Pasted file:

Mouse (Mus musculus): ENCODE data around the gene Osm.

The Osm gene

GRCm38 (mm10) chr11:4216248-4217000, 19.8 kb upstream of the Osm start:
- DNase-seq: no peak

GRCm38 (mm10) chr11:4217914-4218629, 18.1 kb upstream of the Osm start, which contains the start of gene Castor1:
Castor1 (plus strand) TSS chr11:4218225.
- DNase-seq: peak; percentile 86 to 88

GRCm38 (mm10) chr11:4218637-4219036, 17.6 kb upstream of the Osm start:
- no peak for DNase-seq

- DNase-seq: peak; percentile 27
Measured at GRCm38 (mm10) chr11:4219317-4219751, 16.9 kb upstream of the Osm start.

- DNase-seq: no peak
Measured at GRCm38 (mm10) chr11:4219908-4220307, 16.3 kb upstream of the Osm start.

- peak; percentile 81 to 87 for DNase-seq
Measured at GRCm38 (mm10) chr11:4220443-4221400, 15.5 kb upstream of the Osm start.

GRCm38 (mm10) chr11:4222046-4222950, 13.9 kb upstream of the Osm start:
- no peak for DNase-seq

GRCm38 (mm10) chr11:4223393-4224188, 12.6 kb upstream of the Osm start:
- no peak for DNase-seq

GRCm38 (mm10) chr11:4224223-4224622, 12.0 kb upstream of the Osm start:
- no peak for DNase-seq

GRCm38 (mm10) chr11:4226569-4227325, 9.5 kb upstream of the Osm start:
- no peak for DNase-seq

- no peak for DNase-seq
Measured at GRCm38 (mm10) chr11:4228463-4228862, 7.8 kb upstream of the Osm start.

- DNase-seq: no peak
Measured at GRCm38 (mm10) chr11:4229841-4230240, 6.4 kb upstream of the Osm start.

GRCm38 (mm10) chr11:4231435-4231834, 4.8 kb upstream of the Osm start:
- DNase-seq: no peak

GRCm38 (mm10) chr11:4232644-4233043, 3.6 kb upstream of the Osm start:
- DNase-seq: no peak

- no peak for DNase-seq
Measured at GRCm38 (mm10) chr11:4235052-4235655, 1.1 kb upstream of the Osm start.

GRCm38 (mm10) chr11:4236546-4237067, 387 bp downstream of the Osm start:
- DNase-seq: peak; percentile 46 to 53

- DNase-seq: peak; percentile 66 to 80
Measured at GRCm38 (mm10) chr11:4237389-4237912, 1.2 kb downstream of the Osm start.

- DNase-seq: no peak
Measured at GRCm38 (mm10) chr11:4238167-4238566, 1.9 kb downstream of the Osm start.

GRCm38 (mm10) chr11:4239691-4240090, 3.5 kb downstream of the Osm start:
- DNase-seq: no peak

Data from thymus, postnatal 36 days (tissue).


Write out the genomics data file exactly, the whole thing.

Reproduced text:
Mouse (Mus musculus): ENCODE data around the gene Osm.

The Osm gene

GRCm38 (mm10) chr11:4216248-4217000, 19.8 kb upstream of the Osm start:
- DNase-seq: no peak

GRCm38 (mm10) chr11:4217914-4218629, 18.1 kb upstream of the Osm start, which contains the start of gene Castor1:
Castor1 (plus strand) TSS chr11:4218225.
- DNase-seq: peak; percentile 86 to 88

GRCm38 (mm10) chr11:4218637-4219036, 17.6 kb upstream of the Osm start:
- no peak for DNase-seq

- DNase-seq: peak; percentile 27
Measured at GRCm38 (mm10) chr11:4219317-4219751, 16.9 kb upstream of the Osm start.

- DNase-seq: no peak
Measured at GRCm38 (mm10) chr11:4219908-4220307, 16.3 kb upstream of the Osm start.

- peak; percentile 81 to 87 for DNase-seq
Measured at GRCm38 (mm10) chr11:4220443-4221400, 15.5 kb upstream of the Osm start.

GRCm38 (mm10) chr11:4222046-4222950, 13.9 kb upstream of the Osm start:
- no peak for DNase-seq

GRCm38 (mm10) chr11:4223393-4224188, 12.6 kb upstream of the Osm start:
- no peak for DNase-seq

GRCm38 (mm10) chr11:4224223-4224622, 12.0 kb upstream of the Osm start:
- no peak for DNase-seq

GRCm38 (mm10) chr11:4226569-4227325, 9.5 kb upstream of the Osm start:
- no peak for DNase-seq

- no peak for DNase-seq
Measured at GRCm38 (mm10) chr11:4228463-4228862, 7.8 kb upstream of the Osm start.

- DNase-seq: no peak
Measured at GRCm38 (mm10) chr11:4229841-4230240, 6.4 kb upstream of the Osm start.

GRCm38 (mm10) chr11:4231435-4231834, 4.8 kb upstream of the Osm start:
- DNase-seq: no peak

GRCm38 (mm10) chr11:4232644-4233043, 3.6 kb upstream of the Osm start:
- DNase-seq: no peak

- no peak for DNase-seq
Measured at GRCm38 (mm10) chr11:4235052-4235655, 1.1 kb upstream of the Osm start.

GRCm38 (mm10) chr11:4236546-4237067, 387 bp downstream of the Osm start:
- DNase-seq: peak; percentile 46 to 53

- DNase-seq: peak; percentile 66 to 80
Measured at GRCm38 (mm10) chr11:4237389-4237912, 1.2 kb downstream of the Osm start.

- DNase-seq: no peak
Measured at GRCm38 (mm10) chr11:4238167-4238566, 1.9 kb downstream of the Osm start.

GRCm38 (mm10) chr11:4239691-4240090, 3.5 kb downstream of the Osm start:
- DNase-seq: no peak

Data from thymus, postnatal 36 days (tissue).